Megaupload’s demise: What happens to your files when a cloud service dies?

By Sebastian Anthony - January 20, 2012

If you’re only just joining us, late yesterday the US Department of Justice shut down Megaupload, arrested seven employees, and seized assets worth more than $50 million (including three 82-inch TVs, two 108-inch TVs, 14 Mercedes, and other rich boys’ toys). This huge indictment poses many questions, but today we’re going to look at just one of them: What happens to all of those files that people had stored on Megaupload’s servers?

This morning the web is littered with hundreds of millions of broken Megaupload links. There was no warning, no preamble: If you stored files on Megaupload, they are gone — at least for now. So you have some idea of the scale of Megaupload, a quick search on XDA-Developers for “megaupload” returns some 226,000 hits. There are hundreds if not thousands of forums on the internet that are similar in scale to XDA-Developers.

It is possible that Megaupload’s servers will be brought back online, but only if Megaupload and its employees are found innocent — and in all likelihood, the trial and sentencing process will take months. Even if Megaupload does return, there’s no guarantee that your files will still be there.

In short, if you stored important files on Megaupload, I really hope you had an up-to-date backup on your computer.

The folly of cloud storage

There have always been two major concerns about cloud services in general, and cloud storage (Dropbox, Megaupload, SkyDrive, iCloud, and so on).

The first is privacy: When you upload data to a third party, there’s always the risk that they can look at the contents of your files. Some cloud providers securely encrypt data, but many don’t.

The second issue is data security and integrity: Does the third party keep a tight ship against hackers? What happens if a hard drive fails? What protections have the cloud provider put in place to mitigate against natural disasters, bankruptcy, or being shut down by the Feds?

For the most part, the only real way of ameliorating these concerns is by doing an awful lot of research before pushing in your chips. Even then, though, you would be hard pressed to find a cloud storage provider that offers an easy way to migrate your data in case of bankruptcy. If Dropbox decides to shut down, the only way to transfer data to another cyberlocker is to download it and re-upload to another service. If you’re an enterprise customer using Microsoft Azure or Amazon AWS, you should probably be given help to migrate your data to another provider. In the case of a federal indictment, though, I don’t think any cloud provider really offers a way out — and if there’s an earthquake, you better hope that they kept an off-site backup (and you can bet that consumer services like Dropbox or Backblaze don’t).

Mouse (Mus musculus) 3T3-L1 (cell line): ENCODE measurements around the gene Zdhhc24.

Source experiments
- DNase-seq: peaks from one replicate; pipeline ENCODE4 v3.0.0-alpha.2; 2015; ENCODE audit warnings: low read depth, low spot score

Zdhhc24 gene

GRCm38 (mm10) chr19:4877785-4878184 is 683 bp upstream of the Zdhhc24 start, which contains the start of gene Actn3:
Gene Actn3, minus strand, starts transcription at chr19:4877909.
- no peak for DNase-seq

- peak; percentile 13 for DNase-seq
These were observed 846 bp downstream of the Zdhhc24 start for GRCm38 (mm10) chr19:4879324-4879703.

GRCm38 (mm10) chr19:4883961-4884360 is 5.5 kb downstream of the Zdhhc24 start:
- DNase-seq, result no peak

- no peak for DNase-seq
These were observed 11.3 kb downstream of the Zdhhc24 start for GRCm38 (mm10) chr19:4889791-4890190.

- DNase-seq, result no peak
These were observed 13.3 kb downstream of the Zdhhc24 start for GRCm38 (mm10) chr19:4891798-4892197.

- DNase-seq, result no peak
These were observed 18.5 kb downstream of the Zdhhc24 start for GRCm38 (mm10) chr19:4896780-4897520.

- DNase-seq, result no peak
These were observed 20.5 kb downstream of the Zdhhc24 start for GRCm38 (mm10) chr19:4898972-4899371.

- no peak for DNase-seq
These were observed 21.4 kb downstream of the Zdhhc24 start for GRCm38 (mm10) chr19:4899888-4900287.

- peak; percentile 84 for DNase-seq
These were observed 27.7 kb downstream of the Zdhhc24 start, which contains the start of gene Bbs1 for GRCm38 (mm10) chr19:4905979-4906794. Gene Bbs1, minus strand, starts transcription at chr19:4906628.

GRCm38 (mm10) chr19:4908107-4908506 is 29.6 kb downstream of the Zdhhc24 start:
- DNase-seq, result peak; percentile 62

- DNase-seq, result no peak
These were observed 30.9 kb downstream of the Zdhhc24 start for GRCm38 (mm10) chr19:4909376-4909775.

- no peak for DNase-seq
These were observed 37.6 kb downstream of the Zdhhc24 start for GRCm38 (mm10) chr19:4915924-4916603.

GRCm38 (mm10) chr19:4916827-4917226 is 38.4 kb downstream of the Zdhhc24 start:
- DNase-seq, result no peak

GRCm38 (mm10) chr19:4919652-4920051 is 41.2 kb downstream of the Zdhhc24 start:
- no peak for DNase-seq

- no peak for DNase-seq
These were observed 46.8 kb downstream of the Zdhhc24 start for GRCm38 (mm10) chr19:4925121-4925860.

At the end of the day, though, the only other option is keeping your own backups on some kind of NAS and maintaining your own off-site backups — which is feasible, and how many companies and individuals choose to do it, but rife with its own issues. Cloud storage is so simple — it’s the epitome of fire-and-forget — that you forget about the risks… and then Megaupload gets shut down.

So, what happens to my files when a cloud service dies?

Assuming the midden hits the windmill, then, and your cloud storage provider goes offline without notice — what happens to your files?

In Megaupload’s case, where some 1,000 servers (and thousands of hard drives) were seized, the Feds will probably pore through your files looking for evidence that improves their chance of a conviction. It’s almost guaranteed that Megaupload stored the IP address of file uploaders, and the Feds could pursue individual copyright infringement cases at a later date. If Dropbox was ever indicted of similar charges, the situation would probably be the same.

For consumer-oriented services that are more about backup than file sharing — Backblaze, for example — your files would probably remain in the digital ether, encrypted for all eternity. It’s unlikely that a backup provider would ever be shut down, but it could go bankrupt. In such a situation, you would probably be given a week or month to grab all your data — and then that would be it. There is no chance of Backblaze sending you a hard drive with your data on, for example.

Finally, at the enterprise level — Azure, AWS, Rackspace, etc. — it’s likely that you would be given ample opportunity to recover your files, and you might even receive help in migrating your data directly to another cloud service. In this case, if you’re storing terabytes of data in the cloud, you could probably even request that your data be returned via FedExed hard drives.